Ndola was founded as a BOMA (British Overseas Management Area) and trading post by John Edward Stephenson on the 18th of July 1904 at the place where Ndola Golf Club is presently located. After Livingstone, it is the second oldest colonial era town in Zambia and the third largest city in the country after Lusaka and Kitwe.
Often referred to as the “Friendly City,” Ndola is located at the junction of roads leading to several cities and towns on the Copperbelt and beyond. It is the capital of the richest province in the country, a home to several industries that drive the Zambian economy, and by and large the nation’s commercial capital.
Ndola enjoys a relatively cool and warm climate with a daily average mean of 20.3°C. The average high is at 27.6°C, while average low drops to about 13.8°C. Proximity to the Congo rainforests means it enjoys a lot of rainfall being located just about 10km from the Congo DR border.
The city of Ndola is welcoming and friendly as its moniker declares. It is clean and most of the streets are lined with trees, providing shade on the sidewalks which are wide and perfect for a good stroll. The city center is very lively and the city in general boasts of a couple of interesting attractions which beckon on you to explore, bidding you “welcome to the Friendly City.”
The Dag Hammarskjöld Memorial Site is a ‘Must See’ if you are in Ndola. The beautiful site also includes a museum. Another ‘Must See’ is the Chinese-built Levy Mwanawasa Stadium, named after a Zambian former president. The Copperbelt Museum is well worth a visit, while further away from the main city, Nsobe Game Camp is a must for a safari experience in Ndola. The Kasenji War Graves and World War II Memorial are also worth seeing.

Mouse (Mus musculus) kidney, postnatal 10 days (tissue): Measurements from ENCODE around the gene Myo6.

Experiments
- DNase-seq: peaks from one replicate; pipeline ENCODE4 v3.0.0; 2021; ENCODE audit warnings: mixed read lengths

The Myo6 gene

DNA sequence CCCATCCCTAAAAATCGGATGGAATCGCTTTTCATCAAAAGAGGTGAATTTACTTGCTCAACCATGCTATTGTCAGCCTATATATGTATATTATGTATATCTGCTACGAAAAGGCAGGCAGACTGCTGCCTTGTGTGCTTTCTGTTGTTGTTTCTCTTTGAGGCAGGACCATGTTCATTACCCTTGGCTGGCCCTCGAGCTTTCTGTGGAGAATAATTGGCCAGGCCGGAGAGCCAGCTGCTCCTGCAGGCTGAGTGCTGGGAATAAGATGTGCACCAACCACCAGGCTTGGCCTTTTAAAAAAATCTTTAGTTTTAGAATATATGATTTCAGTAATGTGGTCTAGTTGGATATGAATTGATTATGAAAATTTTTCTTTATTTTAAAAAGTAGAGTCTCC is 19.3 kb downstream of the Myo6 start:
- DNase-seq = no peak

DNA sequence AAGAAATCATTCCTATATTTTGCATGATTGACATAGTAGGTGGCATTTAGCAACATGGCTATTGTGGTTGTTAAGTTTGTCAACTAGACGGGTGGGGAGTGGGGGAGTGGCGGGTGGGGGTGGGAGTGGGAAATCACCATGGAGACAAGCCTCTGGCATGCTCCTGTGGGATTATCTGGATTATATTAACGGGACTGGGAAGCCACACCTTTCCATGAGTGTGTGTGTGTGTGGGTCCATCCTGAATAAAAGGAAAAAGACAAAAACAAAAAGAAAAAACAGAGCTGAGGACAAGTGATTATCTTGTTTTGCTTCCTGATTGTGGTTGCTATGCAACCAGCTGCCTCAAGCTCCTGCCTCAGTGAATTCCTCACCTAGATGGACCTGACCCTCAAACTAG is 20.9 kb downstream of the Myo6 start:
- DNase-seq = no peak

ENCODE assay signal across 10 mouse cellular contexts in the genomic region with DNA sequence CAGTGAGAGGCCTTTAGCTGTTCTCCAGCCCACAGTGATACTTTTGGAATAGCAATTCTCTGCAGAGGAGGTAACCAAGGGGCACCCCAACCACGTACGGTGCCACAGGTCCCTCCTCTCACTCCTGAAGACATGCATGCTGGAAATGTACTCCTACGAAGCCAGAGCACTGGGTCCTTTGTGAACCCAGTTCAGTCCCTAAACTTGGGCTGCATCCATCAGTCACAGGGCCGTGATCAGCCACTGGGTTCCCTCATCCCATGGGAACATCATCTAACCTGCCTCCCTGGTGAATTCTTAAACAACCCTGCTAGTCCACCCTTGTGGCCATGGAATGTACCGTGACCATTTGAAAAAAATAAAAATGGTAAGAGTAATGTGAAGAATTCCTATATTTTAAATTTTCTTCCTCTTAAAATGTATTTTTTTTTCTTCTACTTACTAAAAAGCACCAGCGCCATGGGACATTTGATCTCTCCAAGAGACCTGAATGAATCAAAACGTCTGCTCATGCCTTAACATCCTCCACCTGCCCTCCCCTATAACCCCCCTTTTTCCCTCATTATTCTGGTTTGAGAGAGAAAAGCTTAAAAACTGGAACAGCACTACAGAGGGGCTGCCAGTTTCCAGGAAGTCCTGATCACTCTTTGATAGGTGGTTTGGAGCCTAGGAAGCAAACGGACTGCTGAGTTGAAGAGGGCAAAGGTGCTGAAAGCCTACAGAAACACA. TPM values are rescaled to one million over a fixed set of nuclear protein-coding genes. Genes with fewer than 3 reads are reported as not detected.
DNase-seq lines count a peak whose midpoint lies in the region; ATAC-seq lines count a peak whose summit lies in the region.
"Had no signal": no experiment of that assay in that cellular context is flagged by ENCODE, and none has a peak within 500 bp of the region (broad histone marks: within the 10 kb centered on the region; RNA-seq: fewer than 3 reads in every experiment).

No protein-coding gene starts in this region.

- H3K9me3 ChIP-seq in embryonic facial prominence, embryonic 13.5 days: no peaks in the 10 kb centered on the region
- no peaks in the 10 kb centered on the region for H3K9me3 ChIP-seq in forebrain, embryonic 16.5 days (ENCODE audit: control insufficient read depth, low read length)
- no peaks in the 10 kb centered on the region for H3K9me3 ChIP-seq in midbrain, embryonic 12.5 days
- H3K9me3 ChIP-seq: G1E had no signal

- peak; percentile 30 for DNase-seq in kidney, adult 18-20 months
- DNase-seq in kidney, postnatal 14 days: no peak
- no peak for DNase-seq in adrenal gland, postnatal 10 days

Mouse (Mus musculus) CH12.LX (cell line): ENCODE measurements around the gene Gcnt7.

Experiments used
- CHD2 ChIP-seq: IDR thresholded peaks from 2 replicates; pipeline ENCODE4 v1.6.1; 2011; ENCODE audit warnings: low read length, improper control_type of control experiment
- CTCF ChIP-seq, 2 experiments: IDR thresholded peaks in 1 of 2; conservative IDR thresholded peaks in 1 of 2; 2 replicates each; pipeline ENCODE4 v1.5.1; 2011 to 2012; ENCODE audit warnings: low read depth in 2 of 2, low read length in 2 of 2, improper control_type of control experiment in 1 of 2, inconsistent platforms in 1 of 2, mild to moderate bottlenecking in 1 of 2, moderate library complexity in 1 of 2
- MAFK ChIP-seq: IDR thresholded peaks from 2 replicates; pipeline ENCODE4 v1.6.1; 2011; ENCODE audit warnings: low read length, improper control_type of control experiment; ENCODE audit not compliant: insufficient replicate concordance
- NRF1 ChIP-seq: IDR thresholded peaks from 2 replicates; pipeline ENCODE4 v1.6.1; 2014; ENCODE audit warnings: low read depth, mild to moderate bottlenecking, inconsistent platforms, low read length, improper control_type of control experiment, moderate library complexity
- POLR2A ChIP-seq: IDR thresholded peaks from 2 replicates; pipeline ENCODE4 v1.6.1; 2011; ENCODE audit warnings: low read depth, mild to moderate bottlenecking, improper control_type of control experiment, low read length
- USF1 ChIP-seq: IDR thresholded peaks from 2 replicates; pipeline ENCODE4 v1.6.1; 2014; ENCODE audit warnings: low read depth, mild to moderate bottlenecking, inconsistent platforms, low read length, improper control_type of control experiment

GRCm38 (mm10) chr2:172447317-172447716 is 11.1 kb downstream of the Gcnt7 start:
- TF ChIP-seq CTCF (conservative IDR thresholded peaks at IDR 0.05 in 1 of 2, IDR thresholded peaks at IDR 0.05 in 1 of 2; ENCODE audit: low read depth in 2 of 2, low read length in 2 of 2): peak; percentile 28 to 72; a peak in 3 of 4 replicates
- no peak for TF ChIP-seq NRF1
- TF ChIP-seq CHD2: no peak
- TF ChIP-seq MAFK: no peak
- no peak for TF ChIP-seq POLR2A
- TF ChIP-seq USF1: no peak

Ndola is the capital of the Copperbelt region and a major industrial hub, which means finding where or what to eat is not a problem. It has a presence of expatriates as well as Zambians of European or Indian descent who run hotels, casinos, restaurants, bars and other eating outlets which offer a wide variety of continental dishes, ranging from Indian, Chinese to European. Also, with the opening of several big malls in the city – and other parts of Zambia – several fast food franchise have arrived in the city, with outlets at the malls and shopping centers where you can easily grab a bite. For a taste of local food, nshima is the national staple made from ground maize and it is often eaten with nshiwo usually called relish – a sauce made from fish or meat boiled with vegetables. Ifashi, a peanut stew combined with tomatoes, spinach and cabbage is also an nshima accompaniment.
Drinks are available at the hotels, restaurants, shopping malls, clubs and bars and casinos. Zambians love to enjoy themselves and the weekend fever starts from Thursday. There is regular work on Fridays, but the mood has already been set for a TGIF.